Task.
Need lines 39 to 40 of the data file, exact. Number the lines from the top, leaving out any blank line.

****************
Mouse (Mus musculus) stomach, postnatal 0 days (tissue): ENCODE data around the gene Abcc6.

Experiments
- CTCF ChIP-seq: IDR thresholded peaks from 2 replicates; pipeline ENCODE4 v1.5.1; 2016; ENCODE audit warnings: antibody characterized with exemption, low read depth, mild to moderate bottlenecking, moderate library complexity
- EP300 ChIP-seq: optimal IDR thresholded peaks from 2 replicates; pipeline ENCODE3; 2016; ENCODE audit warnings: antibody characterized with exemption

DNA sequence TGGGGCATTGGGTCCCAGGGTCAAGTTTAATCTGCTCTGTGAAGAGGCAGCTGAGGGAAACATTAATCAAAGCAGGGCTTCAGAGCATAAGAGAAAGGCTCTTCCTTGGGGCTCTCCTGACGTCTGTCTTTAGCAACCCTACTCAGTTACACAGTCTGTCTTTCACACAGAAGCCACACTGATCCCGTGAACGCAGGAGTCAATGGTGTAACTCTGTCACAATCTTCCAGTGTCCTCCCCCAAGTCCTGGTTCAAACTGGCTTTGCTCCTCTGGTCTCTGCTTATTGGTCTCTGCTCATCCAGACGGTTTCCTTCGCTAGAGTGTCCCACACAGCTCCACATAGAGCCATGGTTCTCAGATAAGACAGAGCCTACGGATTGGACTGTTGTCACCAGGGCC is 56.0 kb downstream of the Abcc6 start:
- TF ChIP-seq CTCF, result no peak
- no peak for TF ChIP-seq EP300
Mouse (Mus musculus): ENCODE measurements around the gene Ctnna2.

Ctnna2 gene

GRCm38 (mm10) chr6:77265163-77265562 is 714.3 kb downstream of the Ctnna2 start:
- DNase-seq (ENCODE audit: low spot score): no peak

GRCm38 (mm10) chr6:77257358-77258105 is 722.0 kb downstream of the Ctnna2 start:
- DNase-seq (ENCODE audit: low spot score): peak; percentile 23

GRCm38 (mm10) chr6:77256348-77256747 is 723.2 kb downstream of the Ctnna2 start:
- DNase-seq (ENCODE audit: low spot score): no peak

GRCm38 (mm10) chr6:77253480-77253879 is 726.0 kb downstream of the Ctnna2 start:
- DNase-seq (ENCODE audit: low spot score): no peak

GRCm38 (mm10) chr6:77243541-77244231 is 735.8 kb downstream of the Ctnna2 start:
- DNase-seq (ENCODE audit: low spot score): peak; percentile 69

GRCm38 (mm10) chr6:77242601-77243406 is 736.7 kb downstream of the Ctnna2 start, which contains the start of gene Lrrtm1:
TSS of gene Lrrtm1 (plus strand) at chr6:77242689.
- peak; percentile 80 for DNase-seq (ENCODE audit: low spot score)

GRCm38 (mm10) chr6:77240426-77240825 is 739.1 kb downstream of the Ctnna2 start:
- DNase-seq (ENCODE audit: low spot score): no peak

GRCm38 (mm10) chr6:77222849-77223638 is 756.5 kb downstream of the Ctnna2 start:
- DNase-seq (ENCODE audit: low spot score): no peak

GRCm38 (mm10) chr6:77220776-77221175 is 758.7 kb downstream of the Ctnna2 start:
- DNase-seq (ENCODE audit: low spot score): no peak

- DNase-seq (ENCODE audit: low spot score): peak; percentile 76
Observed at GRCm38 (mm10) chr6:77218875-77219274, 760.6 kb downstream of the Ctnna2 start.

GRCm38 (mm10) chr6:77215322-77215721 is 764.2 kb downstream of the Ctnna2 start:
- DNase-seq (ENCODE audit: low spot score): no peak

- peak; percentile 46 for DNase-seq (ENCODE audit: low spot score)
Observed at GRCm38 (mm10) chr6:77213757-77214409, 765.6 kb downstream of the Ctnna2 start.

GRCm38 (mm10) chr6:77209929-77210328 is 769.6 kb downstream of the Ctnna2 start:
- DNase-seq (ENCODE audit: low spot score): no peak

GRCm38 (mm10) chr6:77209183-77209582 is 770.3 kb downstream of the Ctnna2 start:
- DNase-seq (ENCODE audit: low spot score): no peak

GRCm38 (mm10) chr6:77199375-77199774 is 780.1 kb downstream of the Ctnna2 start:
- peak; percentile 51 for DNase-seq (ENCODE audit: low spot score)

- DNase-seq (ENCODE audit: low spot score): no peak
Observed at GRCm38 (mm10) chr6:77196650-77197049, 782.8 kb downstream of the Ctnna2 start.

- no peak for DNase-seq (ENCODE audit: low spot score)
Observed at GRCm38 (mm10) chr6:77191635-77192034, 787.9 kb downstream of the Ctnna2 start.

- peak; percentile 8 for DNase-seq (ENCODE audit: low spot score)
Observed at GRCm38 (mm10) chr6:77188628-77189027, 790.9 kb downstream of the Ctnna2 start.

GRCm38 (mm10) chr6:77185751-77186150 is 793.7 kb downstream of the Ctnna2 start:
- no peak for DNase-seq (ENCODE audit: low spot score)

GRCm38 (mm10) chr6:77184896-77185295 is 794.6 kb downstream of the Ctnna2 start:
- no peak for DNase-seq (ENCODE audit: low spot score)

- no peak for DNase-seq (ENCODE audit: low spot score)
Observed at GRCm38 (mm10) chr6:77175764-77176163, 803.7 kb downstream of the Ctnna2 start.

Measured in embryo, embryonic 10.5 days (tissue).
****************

GRCm38 (mm10) chr6:77199375-77199774 is 780.1 kb downstream of the Ctnna2 start:
- peak; percentile 51 for DNase-seq (ENCODE audit: low spot score)